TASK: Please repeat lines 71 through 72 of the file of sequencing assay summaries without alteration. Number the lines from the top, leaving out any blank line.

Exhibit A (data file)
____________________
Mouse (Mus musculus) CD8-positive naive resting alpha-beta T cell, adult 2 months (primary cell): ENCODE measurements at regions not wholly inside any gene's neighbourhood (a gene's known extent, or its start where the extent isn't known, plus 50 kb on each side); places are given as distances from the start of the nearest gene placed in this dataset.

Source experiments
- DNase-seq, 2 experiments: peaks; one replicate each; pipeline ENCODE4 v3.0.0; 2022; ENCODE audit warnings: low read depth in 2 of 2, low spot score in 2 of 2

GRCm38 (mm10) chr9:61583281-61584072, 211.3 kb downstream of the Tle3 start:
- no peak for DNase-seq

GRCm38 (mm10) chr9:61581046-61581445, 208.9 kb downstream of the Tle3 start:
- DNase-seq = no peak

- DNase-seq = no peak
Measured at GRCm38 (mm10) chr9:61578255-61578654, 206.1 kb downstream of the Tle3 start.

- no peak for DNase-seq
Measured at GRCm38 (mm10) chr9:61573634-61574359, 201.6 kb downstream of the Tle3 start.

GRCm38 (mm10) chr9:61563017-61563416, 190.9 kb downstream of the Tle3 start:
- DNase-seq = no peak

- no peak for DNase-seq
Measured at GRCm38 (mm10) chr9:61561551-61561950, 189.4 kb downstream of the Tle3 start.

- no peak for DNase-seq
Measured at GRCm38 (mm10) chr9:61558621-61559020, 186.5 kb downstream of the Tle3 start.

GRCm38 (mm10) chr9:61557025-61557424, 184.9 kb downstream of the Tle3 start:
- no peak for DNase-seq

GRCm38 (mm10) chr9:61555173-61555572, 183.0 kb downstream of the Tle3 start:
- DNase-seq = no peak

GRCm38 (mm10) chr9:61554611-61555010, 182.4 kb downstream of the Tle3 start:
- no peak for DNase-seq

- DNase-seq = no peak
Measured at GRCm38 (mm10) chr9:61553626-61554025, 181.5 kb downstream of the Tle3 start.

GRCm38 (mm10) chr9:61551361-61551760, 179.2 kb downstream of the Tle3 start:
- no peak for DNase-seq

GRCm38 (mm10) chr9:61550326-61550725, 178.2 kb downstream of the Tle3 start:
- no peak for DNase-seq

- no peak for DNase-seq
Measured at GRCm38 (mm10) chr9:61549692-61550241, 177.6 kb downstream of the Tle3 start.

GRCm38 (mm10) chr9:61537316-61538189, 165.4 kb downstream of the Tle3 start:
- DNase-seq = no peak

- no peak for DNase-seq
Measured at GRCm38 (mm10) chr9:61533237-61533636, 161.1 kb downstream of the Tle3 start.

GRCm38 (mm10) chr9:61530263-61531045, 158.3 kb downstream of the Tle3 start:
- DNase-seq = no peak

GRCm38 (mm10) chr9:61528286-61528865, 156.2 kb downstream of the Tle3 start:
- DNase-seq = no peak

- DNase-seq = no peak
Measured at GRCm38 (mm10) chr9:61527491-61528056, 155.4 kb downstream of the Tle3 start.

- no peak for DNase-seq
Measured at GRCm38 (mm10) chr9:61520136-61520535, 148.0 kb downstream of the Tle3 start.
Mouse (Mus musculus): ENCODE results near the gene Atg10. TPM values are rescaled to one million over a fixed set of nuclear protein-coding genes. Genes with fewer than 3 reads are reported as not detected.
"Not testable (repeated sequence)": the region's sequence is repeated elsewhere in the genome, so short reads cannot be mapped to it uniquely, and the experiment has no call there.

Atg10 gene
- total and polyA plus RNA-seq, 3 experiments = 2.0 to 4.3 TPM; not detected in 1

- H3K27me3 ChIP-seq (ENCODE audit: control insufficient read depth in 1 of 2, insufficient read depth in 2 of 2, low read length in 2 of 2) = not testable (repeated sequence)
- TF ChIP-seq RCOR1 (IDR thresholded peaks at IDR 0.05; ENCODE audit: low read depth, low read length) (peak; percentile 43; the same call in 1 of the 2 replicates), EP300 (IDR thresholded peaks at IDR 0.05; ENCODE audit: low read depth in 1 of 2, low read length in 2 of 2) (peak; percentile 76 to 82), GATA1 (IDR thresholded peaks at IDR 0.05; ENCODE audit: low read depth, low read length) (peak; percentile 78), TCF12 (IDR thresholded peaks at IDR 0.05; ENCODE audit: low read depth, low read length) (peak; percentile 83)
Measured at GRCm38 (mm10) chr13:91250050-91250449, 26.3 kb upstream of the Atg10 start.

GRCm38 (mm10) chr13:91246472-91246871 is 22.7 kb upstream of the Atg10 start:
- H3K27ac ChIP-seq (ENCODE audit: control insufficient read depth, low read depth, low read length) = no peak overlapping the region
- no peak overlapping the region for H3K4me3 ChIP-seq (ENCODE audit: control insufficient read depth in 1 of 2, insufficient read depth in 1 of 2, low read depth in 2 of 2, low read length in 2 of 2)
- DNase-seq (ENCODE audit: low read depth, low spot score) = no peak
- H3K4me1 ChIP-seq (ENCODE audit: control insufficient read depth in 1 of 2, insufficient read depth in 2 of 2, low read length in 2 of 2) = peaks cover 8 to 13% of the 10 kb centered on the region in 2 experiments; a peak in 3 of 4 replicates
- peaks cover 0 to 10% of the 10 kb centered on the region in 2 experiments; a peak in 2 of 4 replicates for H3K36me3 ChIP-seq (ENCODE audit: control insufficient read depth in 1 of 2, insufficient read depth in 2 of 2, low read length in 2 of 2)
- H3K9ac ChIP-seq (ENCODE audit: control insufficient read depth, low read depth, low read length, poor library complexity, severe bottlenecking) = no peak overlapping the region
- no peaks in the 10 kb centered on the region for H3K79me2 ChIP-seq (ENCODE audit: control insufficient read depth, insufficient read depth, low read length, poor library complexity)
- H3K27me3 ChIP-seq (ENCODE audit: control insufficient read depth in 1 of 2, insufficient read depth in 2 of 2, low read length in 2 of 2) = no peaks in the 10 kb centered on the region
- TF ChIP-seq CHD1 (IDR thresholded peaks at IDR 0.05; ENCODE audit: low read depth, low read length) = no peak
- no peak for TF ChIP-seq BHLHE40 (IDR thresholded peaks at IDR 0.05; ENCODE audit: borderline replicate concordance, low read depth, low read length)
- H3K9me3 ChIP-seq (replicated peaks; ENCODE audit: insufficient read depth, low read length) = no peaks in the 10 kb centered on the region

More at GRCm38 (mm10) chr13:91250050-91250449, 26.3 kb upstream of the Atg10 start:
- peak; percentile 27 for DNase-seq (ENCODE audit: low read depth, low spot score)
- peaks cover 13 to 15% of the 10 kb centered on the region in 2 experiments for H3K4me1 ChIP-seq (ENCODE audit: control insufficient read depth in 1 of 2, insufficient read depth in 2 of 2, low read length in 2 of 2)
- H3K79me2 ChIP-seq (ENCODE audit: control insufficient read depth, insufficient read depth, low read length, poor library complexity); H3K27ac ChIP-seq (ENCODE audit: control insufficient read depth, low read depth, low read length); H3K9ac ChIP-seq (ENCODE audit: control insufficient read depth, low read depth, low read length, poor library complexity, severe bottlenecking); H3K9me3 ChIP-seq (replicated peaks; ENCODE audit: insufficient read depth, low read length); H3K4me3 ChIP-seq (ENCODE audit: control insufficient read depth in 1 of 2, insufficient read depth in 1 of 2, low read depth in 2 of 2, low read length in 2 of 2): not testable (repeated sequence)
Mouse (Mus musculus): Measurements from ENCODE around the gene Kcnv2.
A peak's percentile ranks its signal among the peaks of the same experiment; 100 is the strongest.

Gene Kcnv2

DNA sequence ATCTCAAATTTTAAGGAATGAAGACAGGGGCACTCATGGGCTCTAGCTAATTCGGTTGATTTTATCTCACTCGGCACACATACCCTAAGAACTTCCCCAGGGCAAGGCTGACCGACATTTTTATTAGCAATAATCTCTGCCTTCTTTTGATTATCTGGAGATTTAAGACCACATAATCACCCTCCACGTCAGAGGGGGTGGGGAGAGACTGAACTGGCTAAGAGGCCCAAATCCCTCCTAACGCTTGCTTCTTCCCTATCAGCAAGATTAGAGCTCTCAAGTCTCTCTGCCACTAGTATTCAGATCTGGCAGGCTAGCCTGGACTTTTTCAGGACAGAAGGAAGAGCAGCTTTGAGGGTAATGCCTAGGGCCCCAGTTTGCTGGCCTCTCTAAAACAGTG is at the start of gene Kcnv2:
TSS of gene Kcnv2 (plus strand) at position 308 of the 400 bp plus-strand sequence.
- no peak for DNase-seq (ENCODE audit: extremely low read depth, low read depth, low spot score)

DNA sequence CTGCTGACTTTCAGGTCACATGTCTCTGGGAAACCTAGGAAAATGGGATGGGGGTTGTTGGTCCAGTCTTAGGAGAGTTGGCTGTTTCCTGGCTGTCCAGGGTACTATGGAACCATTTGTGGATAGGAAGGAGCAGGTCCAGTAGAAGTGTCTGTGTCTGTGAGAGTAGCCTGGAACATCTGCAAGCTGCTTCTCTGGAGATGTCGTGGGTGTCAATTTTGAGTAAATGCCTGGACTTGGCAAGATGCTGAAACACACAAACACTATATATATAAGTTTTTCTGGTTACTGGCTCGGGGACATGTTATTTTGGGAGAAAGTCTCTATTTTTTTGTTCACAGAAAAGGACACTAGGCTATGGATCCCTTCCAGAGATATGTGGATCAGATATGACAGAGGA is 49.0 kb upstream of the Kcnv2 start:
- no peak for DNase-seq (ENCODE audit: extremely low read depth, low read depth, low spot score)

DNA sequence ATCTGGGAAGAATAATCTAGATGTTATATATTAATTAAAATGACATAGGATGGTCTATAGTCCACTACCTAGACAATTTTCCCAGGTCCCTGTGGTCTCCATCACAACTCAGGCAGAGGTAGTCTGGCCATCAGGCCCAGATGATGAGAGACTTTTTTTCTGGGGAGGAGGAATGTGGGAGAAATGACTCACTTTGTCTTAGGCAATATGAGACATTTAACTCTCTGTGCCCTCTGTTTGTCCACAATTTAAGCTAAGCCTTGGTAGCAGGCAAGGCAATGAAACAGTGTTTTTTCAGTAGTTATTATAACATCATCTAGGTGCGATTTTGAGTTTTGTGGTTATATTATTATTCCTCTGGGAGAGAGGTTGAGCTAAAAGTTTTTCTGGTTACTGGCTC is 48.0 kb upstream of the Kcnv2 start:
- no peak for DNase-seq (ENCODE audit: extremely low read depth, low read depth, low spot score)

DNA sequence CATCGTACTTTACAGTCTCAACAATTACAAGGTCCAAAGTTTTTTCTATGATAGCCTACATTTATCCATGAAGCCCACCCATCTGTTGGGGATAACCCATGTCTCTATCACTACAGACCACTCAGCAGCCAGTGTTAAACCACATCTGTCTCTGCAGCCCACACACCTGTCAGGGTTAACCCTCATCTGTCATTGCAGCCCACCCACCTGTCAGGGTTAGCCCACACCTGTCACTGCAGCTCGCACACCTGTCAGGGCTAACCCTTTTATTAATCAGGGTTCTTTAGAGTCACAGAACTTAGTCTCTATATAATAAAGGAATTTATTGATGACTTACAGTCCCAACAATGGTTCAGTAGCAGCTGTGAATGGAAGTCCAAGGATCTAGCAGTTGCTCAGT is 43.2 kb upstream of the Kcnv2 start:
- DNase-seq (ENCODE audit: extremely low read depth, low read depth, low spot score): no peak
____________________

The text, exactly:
TSS of gene Kcnv2 (plus strand) at position 308 of the 400 bp plus-strand sequence.
- no peak for DNase-seq (ENCODE audit: extremely low read depth, low read depth, low spot score)